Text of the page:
Chaldean Catholic bishop: Recognize genocide in Syria

Melissa Nann Burke
Detroit News Washington Bureau

Washington — A Chaldean Catholic bishop from Southfield was among a panel of experts testifying on Capitol Hill on Wednesday about the persecution and expulsion of religious minorities in Syria and Iraq, and urging the Obama administration to recognize it as genocide.

“The U.S. government should not turn a blind eye to the genocidal atrocities. Proclaim it for what it is,” said Francis Kalabat, bishop of the Chaldean Eparchy of St. Thomas the Apostle, a diocese covering the eastern United States.

Kalabat said more than 150,000 Iraqi Christians have been displaced in northern Iraq or have fled to countries such as Jordan, Lebanon and Turkey. He described “countless” Christian villages in Syria that have been taken over by Islamic State extremists and encountered genocide.

“The Obama administration again refuses to recognize their plight. I say, shame on you,” Kalabat said.

“Short of a genuine solution, Christians and other ethno-religious minorities of Nineveh will become extinct,” he added, using the name of the region north and east of Mosul in northern Iraq.

Kalabat encouraged the U.S. government to continue to work with the United Nations, churches, charities, private corporations to provide humanitarian relief in the area, and suggested the establishment of an autonomous region for Christians and other religious minorities such as Yezidis — an ancient religious minority in Iraq.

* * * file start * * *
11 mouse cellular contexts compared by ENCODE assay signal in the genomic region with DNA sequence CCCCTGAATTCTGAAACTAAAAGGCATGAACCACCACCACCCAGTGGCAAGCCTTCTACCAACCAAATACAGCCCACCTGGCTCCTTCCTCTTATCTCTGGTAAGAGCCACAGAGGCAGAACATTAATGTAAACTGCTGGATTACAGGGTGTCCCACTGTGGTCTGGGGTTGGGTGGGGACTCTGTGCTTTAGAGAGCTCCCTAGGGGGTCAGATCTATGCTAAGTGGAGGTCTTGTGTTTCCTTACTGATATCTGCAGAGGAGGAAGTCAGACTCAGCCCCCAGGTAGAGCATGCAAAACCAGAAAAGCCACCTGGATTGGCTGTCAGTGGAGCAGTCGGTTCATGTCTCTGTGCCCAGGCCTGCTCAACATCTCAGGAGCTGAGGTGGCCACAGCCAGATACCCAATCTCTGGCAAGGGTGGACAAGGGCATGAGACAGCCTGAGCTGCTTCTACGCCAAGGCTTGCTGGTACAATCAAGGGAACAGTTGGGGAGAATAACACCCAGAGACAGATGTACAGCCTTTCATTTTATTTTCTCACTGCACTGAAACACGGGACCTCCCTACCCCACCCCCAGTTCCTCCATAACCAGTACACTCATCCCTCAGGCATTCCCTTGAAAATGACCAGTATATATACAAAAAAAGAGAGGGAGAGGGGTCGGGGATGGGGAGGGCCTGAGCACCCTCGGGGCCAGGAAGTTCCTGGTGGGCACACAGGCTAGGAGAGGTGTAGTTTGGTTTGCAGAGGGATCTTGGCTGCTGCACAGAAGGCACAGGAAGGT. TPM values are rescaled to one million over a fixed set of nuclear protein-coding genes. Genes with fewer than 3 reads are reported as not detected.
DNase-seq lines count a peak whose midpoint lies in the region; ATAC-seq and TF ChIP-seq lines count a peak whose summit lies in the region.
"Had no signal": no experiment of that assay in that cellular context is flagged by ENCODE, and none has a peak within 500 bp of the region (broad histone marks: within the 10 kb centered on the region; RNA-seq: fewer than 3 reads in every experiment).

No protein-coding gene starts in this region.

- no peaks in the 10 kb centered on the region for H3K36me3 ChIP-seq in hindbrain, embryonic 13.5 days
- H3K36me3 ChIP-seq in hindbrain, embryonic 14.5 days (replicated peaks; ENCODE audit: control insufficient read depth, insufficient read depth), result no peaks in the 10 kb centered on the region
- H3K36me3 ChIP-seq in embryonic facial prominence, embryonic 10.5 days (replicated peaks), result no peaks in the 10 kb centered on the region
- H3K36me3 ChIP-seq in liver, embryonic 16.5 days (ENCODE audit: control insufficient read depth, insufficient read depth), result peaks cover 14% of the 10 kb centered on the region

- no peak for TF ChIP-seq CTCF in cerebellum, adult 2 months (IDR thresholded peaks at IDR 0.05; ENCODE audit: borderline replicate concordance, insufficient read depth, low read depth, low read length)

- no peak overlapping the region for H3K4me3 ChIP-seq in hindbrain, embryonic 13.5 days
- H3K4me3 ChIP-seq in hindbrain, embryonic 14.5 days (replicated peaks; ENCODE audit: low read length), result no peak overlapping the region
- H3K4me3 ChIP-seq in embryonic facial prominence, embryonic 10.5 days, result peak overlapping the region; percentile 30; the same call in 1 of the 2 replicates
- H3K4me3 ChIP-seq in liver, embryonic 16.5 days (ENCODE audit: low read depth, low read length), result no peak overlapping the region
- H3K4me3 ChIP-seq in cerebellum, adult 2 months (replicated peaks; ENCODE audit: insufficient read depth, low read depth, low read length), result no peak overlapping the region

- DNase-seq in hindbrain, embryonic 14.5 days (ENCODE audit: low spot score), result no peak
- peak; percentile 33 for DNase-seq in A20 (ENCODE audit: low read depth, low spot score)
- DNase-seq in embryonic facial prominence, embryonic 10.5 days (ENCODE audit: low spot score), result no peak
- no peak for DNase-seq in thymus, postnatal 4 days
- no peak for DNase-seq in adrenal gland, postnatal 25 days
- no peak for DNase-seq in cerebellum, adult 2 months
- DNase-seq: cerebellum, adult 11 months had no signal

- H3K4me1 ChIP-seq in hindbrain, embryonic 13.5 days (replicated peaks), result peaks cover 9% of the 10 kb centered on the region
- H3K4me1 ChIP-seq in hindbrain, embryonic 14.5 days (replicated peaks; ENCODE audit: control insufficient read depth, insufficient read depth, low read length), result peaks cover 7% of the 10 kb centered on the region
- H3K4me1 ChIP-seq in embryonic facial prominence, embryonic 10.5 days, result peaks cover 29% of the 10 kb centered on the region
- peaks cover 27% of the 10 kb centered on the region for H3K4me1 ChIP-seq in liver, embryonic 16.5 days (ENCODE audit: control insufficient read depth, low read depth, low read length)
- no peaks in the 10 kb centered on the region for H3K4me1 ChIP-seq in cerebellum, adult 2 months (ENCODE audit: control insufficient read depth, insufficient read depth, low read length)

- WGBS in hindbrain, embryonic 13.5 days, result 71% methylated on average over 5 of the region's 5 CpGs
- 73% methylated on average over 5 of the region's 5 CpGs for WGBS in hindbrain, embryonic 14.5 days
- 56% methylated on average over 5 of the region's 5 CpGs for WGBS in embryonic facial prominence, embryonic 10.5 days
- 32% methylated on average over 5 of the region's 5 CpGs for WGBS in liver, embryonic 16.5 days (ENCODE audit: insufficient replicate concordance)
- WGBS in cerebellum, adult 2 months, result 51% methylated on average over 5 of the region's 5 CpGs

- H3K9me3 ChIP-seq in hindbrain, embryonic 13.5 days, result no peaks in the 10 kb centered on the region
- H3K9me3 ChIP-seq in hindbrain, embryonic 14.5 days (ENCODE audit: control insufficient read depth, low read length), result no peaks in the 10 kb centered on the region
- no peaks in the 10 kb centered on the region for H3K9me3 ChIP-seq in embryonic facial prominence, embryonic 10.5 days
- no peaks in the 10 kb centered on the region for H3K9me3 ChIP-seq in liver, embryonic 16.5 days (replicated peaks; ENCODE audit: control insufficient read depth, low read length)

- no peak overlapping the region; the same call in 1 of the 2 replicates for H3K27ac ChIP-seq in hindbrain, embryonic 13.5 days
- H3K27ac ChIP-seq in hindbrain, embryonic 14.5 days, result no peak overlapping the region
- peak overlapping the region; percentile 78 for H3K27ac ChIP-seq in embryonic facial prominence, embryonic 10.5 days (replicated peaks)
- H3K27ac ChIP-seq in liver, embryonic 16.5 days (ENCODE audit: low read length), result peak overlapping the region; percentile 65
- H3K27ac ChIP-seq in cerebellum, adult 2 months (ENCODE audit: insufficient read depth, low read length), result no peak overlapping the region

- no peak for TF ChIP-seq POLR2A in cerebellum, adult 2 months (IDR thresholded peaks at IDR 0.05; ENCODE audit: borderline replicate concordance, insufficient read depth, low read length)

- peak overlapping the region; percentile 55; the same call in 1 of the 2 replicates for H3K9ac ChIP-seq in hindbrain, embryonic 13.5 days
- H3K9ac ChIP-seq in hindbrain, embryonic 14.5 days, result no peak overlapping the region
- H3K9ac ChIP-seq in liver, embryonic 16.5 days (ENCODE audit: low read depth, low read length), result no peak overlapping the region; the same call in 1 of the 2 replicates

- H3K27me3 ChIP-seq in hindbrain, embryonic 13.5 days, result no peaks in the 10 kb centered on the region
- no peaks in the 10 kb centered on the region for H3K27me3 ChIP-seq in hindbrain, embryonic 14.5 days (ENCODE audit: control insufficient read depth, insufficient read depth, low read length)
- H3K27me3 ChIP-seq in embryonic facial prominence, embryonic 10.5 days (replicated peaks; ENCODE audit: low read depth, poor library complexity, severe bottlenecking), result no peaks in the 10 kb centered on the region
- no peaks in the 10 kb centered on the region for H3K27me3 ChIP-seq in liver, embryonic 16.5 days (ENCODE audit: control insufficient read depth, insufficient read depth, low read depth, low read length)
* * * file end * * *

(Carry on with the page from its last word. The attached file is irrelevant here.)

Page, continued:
Mirza Ismail, chairman of the Yezidi Human Rights Organization International, testified that ISIS has “wiped from existence” one of the most culturally diverse areas in the Middle East.

Ismail described his people as on the verge of annihilation, and, “in response to our suffering, around the world there is profound, obscene silence,” he said.

Gregory H. Stanton, president of the group Genocide Watch and a research professor at George Mason University, said a declaration of genocide matters because use of the term typically indicates a willingness to take action to stop the killing.

Rep. Chris Smith, R-New Jersey, who convened Wednesday’s hearing, noted a UN resolution last year recognizing that both Yezidis and Christians were particular targets of ISIS.

The Obama administration “is reportedly considering declaring the ISIS treatment of Yezidis to be genocide, but there is no indication that Christians will be included. This is absurd,” Smith said. “Such an action would be contrary to the facts and tragically wrong.”

The State Department has not made any formal finding of genocide at this time, a department official said Wednesday, noting that ISIS’ victims over a wide range of ethnic and religious minorities.

“Our policy and objective is to degrade and defeat ISIL and hold perpetrators accountable,” the official said, using another term for ISIS.

”The protection of members of groups under attack and the provision of humanitarian assistance to members of displaced groups are vitally important and will continue to be a key priority for the U.S. government.”

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